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Your home's biggest power drainers

The wasted electricity you pay for each month

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ORLANDO, Fla. – You probably know people who are notorious for making sure all the lights and electronics in their home are turned off whenever they leave the house-- or even leave the room.

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It turns out that kind of behavior may actually be saving them a fair amount of money a year.

"The TV when I'm not home, toaster oven, microwave sometimes, coffee pot, those kind of things," said Giovanna Githens. "Even my chargers for my cell phone."

It might seem excessive but Githens said her electric bill dropped significantly when she started doing it.

"$97 to about $46, $47 a month, so it dropped about $50 a month," said Githens

It's all because of so-called "vampire electronics".

"Things that are off but are still plugged in. Things that, out of convenience, you may leave plugged in around the house," said Tim Trudell, a spokesperson for OUC. "It probably costs you about 5 percent, but percent makes a difference for a lot of people."

Energy Star said for the average person, it's more than $100 dollars a year-- or more-- wasted.

For example, monthly-- your toaster oven could cost you close to $1.50. Your TVs are sucking about $5 of power a month each, and your computers, just under $3 each.

The biggest culprit is your DVR box, which could cost you more than $46 a year! That's like buying a family of four movie theater tickets.

Githens said that's why she has all of her living room electronics plugged into a power strip. She said that way, she can make sure everything is turned off in one place when she leaves. You can even buy version with slots for devices that do need to stay on, like an internet modem.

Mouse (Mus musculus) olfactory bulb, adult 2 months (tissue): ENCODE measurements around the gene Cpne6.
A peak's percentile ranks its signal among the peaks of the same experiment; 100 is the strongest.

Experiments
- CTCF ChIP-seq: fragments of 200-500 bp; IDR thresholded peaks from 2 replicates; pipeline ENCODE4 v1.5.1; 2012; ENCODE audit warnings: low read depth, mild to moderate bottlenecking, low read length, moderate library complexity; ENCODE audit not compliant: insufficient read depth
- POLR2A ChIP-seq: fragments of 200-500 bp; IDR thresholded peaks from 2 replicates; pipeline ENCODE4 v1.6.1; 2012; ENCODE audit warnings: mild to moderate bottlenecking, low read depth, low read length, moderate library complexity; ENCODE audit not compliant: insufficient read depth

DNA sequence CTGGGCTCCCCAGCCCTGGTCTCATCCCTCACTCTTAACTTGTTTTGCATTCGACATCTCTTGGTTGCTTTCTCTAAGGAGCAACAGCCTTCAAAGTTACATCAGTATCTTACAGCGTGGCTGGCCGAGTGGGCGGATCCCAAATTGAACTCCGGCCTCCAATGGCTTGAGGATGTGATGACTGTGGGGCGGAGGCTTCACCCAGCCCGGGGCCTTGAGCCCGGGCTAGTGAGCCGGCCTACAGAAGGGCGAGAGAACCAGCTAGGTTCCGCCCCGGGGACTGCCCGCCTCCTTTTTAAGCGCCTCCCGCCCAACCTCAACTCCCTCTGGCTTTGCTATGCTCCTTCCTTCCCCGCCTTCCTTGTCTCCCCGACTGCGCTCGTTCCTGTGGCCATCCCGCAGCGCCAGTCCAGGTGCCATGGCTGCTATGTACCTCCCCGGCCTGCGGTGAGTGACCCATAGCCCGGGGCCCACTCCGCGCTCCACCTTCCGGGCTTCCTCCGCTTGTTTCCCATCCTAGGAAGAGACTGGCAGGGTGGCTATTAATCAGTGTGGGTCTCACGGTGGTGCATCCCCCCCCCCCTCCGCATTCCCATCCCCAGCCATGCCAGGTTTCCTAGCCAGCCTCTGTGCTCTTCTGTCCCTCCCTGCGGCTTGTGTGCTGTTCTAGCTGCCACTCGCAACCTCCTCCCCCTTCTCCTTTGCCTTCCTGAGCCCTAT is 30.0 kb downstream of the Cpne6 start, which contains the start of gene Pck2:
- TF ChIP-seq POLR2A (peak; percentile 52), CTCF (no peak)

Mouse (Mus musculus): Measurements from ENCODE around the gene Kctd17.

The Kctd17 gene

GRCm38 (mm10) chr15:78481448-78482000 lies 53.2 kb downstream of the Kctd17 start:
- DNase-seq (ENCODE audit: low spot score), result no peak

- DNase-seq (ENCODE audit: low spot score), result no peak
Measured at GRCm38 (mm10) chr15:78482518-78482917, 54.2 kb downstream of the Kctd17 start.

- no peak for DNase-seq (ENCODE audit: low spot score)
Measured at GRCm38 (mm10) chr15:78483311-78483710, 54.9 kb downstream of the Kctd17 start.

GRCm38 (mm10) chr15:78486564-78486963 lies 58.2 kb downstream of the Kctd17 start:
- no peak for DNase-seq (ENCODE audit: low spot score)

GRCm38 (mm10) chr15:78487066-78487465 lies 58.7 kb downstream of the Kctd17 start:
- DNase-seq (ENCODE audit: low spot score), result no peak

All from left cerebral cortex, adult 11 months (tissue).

But the biggest player on your electric bill probably won't come as a surprise here in Central Florida-- your air conditioner.

"A couple degrees here, a couple degrees there, but that's where I noticed the bigger difference," said Githens.

If you don't have an energy-efficient unit, there's still a few things you can do to save a few bucks.

Keep it at 78 degrees when you're home and 85 when you're not. This time of year, we're also talking about heat OUC said it's best not to raise it above 68 degrees.

"You start to see a 6 to 8 percent raise on your utility bill for each degree," said Trudell.

Another way to slash your bill-- double check your hot water heater. A lot of people don't realize it uses a ton of electricity. So you want to make sure it's set correctly. You can get a gauge from your utility company or a home supply store to check and make sure you have it set at 120 degrees. That's optimal, so you're not wasting electricity, or risking burning yourself.

You can even turn your hot water heater off if you're going to be away for a few days or more.

You also want to make sure as many of your appliances are as energy-efficient as possible, which does include your hot water heater and air conditioner.

If you can't shell out for those pricey upgrades right now, anything at all helps, down to a few LED light bulbs. Githens said she is gradually replacing all of her apartment's bulbs with LED versions. She also said she has replaced her curtains with blackout curtains so that she can keep cool air in during the summertime-- and the hot air out.

"Not everybody can afford to do them all at once," said Githens. "We couldn't so we would buy one or two at a time."

"Maybe you can't replace anything right now, but you can use them smarter," said Trudell.

For help finding ways you can save energy, contact your utility company. Many will do free in-person energy audits, or some, like OUC, have interactive online energy audits you can look through to see where you can make changes.


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